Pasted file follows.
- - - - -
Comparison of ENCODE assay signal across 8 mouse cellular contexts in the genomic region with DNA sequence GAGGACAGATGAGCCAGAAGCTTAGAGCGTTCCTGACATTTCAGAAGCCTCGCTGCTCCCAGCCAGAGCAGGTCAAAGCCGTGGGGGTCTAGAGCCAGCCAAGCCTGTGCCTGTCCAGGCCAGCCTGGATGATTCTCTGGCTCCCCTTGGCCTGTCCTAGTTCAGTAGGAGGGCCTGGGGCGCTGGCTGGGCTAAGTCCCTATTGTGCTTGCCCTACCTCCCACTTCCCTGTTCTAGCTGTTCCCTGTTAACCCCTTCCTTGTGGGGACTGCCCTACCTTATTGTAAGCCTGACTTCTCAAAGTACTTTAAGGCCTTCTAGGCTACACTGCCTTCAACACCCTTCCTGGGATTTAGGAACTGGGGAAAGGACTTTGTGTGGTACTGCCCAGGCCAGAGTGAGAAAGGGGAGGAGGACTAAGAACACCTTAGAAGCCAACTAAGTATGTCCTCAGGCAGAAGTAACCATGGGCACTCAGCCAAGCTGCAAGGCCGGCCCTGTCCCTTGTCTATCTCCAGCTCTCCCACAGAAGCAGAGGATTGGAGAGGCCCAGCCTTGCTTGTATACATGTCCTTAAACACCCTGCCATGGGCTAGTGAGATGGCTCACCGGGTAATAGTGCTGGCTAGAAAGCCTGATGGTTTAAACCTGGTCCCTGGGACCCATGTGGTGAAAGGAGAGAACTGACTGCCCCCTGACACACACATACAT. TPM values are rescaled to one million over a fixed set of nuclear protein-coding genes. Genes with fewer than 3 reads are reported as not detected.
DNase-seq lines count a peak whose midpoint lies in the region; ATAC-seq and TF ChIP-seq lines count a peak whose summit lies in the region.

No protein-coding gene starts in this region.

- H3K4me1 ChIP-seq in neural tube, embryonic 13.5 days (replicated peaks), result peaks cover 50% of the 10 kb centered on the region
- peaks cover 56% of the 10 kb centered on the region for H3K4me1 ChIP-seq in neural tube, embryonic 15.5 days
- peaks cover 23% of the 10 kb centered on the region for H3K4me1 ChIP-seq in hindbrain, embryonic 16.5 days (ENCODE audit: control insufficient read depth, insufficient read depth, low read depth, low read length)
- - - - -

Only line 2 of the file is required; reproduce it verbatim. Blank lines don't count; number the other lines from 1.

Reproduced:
DNase-seq lines count a peak whose midpoint lies in the region; ATAC-seq and TF ChIP-seq lines count a peak whose summit lies in the region.